Hundreds of construction workers are killed every year from ladders and scaffolds, and many thousand more suffer serious injuries that are permanently disabling. And it is estimated that more than 30% of workers compensation claims costs stemming from construction sites are the result of falls from elevated surfaces.
A recent study indicated that injuries related to falls from elevated surfaces are more severe than other injury claims because these accidents result in more time away from work, damage to multiple body parts, and more short- and long-term disability leave.
Do Not Let These Accidents Happen to You
- A worker, who was standing on the top of a stepladder, fell when the ladder shifted. He suffered a spinal injury and was out of work for four months.
- Another worker failed to secure an extension ladder at the top and fell 20 feet when the ladder slipped away from the wall.
- Two men were working high up in a building atrium when their scaffold collapsed. They plunged four stories to a concrete deck. One man was dead on arrival at the hospital; the other was in critical condition.
- When a three-story wooden scaffold collapsed, two workers fell to the ground, suffering serious neck and back injuries. A third man working under the scaffolding was also injured.
It’s crucial for construction companies and their workers to implement regular safety training — and put that training to practice. Linked below are several helpful OSHA resources and fact sheets to improve worker safety at your organization:
The Florida Office of Insurance Regulation announced that it has approved a rate decrease for workers’ compensation insurance in Florida. The 1.8% decrease was filed by the National Council on Compensation Insurance (NCCI) in a law-only filing resulting from the effects of the Federal Tax Cuts and Jobs Act. This applies to both new and renewal workers’ compensation insurance policies effective in Florida on or after June 1, 2018.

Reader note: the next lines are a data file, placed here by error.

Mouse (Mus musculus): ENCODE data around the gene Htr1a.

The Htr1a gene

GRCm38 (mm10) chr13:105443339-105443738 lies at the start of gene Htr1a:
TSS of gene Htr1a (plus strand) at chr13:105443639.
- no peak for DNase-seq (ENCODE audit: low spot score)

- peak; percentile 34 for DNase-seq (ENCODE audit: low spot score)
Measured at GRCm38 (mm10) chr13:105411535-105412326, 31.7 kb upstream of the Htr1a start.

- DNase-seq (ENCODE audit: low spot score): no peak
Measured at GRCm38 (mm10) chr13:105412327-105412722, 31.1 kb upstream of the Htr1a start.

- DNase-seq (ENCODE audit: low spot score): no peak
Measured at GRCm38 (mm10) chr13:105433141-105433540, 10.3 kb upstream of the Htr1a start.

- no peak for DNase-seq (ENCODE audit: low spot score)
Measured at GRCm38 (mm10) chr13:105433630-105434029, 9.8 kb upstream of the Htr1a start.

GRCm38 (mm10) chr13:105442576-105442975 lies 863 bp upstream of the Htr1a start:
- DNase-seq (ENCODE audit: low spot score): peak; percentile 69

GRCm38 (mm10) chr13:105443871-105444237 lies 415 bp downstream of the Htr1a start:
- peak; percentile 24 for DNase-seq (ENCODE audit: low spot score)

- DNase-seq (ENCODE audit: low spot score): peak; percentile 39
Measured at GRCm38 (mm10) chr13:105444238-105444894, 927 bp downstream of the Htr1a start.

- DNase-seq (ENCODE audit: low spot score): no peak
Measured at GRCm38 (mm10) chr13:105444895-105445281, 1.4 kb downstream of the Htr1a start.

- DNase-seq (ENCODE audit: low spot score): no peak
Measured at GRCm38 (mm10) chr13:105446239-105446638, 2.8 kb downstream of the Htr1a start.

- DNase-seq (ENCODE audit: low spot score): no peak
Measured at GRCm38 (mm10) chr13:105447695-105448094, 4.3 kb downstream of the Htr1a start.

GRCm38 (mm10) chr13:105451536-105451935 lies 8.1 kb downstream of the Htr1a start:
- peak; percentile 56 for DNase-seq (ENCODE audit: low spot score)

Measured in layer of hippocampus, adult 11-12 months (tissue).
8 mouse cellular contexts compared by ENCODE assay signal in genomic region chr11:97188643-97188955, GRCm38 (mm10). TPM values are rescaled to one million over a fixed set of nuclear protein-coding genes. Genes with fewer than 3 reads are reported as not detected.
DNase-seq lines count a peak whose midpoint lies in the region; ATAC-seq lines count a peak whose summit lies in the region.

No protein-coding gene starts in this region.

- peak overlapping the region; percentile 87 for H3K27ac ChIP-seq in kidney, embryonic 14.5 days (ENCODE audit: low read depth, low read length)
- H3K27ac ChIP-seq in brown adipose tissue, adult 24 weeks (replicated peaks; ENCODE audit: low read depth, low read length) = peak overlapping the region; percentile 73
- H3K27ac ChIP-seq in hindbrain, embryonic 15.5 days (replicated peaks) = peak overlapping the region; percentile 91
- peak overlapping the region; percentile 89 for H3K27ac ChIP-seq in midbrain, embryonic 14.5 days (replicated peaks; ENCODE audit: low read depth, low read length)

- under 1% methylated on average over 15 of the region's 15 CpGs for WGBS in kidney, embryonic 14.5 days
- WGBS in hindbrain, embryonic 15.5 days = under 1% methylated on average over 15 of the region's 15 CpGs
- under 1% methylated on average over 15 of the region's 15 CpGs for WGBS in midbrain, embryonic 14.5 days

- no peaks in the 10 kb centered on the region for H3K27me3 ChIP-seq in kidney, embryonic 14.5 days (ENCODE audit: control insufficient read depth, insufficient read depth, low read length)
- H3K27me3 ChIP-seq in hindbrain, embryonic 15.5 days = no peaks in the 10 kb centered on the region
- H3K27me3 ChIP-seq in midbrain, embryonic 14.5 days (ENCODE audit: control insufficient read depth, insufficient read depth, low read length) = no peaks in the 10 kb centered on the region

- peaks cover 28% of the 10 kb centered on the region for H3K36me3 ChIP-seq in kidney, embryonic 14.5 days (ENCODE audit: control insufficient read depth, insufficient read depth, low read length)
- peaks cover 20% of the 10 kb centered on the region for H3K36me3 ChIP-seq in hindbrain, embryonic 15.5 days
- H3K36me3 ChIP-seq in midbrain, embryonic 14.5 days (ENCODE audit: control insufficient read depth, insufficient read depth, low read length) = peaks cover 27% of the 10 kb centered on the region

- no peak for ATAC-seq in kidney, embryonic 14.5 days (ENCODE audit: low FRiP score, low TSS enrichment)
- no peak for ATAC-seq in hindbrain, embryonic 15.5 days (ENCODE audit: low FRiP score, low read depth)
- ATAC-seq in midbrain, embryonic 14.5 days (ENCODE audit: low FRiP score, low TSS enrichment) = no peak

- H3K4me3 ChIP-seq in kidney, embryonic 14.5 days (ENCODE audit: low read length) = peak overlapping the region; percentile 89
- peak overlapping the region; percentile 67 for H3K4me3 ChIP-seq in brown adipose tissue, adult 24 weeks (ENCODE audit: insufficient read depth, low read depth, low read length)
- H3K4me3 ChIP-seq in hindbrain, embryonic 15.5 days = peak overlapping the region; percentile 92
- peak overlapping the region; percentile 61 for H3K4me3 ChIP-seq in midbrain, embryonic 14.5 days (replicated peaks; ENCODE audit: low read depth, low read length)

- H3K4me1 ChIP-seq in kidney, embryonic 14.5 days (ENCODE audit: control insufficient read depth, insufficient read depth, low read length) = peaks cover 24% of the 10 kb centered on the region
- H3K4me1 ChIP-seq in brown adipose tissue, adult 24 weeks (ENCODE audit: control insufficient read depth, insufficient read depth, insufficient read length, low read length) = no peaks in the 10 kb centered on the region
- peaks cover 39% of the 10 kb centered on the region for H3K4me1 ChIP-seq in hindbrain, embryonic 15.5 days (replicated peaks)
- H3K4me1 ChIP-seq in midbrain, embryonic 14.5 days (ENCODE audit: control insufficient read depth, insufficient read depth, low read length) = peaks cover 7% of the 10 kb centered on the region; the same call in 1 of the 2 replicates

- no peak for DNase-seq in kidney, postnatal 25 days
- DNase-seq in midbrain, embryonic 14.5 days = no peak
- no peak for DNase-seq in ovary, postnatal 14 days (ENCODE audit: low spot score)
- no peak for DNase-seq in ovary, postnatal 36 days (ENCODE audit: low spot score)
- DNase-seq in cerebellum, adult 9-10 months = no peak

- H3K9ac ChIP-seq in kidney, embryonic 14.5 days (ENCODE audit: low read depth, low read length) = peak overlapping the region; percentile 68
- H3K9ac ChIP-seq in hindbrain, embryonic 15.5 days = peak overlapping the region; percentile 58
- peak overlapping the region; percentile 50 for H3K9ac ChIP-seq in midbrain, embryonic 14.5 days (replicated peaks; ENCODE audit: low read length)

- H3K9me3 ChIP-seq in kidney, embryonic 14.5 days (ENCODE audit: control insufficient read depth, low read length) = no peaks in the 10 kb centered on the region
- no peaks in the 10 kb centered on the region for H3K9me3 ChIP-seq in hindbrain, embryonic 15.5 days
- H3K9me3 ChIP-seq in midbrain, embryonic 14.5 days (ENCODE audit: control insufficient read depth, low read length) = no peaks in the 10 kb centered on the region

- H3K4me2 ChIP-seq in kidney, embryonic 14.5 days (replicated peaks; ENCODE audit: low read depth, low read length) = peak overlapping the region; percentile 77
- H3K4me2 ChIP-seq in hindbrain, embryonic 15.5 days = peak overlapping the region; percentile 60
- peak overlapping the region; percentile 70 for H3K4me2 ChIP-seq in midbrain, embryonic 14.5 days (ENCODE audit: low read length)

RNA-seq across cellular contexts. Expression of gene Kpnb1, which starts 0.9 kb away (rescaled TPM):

For more information about the filing, read the official release from the Florida Office of Insurance Regulation.
Last June, Gov. Rick Scott signed a bill into law that explains how patients can receive medical marijuana under Florida’s related amendment from 2016. Amendment 2, Florida’s “medical marijuana law” passed with 71% of the vote and took effect January 3, 2017. The amendment required lawmakers to come up with a description of how patients can qualify and receive medical marijuana by July 3, 2017. As an employer or employee in Florida, here’s what the new marijuana laws mean for you.
Employers still have the right to a Drug-Free Workplace
While court challenges may arise, employers are generally safe since the law doesn’t require accommodation for medical marijuana users.The medical marijuana amendment to Florida’s law still preserves employers’ rights to enforce drug-free workplace policies. Despite patients being able to legally qualify and receive medical marijuana, if their employer enforces a drug-free environment, the patient won’t be able to work. The amendment does not limit an employer’s ability to “establish, continue, or enforce a drug-free policy.” It does not make it mandatory for employers to accommodate patients receiving medical marijuana or working under the influence of marijuana. The section also states that it does not “create a cause of action against an employer for discrimination or wrongful discharge.” Since the passing of the amendment in Florida, employers have worried about what it could mean for drug use in the workplace. Until courts rule otherwise, companies must not tolerate testing positive for marijuana under the drug-free workplace.